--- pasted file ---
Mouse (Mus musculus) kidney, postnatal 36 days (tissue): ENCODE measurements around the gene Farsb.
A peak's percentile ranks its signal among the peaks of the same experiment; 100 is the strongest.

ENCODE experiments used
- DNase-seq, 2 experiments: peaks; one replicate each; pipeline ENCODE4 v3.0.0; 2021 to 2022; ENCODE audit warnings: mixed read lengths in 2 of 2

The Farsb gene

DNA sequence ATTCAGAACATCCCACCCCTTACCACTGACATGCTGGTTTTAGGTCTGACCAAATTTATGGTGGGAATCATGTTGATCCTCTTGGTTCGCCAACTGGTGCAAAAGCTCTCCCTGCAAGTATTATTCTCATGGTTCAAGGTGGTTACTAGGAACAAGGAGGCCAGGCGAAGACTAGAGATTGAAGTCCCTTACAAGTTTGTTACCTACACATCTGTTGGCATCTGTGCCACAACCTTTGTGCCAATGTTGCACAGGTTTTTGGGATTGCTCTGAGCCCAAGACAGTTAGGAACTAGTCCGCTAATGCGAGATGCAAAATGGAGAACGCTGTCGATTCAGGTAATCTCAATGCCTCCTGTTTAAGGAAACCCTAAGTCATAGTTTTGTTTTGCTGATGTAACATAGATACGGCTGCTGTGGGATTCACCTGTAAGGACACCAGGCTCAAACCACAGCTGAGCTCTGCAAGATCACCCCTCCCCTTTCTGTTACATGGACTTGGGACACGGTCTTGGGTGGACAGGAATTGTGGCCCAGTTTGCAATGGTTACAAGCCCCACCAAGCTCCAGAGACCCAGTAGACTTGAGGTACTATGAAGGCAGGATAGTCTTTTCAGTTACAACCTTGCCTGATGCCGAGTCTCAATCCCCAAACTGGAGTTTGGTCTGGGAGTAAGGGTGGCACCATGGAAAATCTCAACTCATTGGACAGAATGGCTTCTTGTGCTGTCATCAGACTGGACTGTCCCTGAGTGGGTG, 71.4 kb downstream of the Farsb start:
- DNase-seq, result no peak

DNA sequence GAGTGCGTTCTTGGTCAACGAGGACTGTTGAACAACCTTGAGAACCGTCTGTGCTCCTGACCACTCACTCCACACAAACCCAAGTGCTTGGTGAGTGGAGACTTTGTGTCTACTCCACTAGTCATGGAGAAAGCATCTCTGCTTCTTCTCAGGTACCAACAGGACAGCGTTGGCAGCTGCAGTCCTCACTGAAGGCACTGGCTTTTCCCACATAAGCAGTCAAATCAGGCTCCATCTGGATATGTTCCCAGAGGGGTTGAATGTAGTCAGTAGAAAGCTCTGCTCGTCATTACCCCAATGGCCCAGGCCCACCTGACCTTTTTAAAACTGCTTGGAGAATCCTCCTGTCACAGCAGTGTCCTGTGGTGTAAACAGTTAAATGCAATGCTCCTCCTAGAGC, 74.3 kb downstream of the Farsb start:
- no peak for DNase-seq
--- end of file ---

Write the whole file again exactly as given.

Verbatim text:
Mouse (Mus musculus) kidney, postnatal 36 days (tissue): ENCODE measurements around the gene Farsb.
A peak's percentile ranks its signal among the peaks of the same experiment; 100 is the strongest.

ENCODE experiments used
- DNase-seq, 2 experiments: peaks; one replicate each; pipeline ENCODE4 v3.0.0; 2021 to 2022; ENCODE audit warnings: mixed read lengths in 2 of 2

The Farsb gene

DNA sequence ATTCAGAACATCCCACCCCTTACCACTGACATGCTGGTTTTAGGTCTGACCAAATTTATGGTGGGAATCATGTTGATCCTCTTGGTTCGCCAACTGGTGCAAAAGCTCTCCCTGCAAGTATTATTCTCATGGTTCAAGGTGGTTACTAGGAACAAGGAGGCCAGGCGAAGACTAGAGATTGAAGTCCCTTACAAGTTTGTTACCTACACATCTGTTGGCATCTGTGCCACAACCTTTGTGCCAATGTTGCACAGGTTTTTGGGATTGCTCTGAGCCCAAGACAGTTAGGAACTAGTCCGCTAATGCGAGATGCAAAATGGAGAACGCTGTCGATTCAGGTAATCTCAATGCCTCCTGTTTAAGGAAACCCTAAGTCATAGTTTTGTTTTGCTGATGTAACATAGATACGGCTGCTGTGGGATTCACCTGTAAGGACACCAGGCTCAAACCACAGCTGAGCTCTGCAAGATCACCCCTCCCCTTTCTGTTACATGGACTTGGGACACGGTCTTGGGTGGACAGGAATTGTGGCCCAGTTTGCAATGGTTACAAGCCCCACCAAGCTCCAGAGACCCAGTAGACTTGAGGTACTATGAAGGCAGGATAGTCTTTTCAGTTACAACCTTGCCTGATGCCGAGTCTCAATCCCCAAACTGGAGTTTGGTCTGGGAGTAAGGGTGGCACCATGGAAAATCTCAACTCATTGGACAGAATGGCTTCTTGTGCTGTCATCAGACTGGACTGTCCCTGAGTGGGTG, 71.4 kb downstream of the Farsb start:
- DNase-seq, result no peak

DNA sequence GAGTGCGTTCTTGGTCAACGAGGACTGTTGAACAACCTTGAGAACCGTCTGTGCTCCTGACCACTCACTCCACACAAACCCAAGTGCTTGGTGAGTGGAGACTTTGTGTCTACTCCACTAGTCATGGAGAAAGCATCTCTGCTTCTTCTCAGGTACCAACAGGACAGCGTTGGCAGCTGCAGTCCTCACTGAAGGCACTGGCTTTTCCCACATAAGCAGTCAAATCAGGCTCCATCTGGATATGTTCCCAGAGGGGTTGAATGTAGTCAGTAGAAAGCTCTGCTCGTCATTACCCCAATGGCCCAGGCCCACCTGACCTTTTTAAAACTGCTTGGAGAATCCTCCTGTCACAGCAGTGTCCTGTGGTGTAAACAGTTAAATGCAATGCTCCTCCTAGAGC, 74.3 kb downstream of the Farsb start:
- no peak for DNase-seq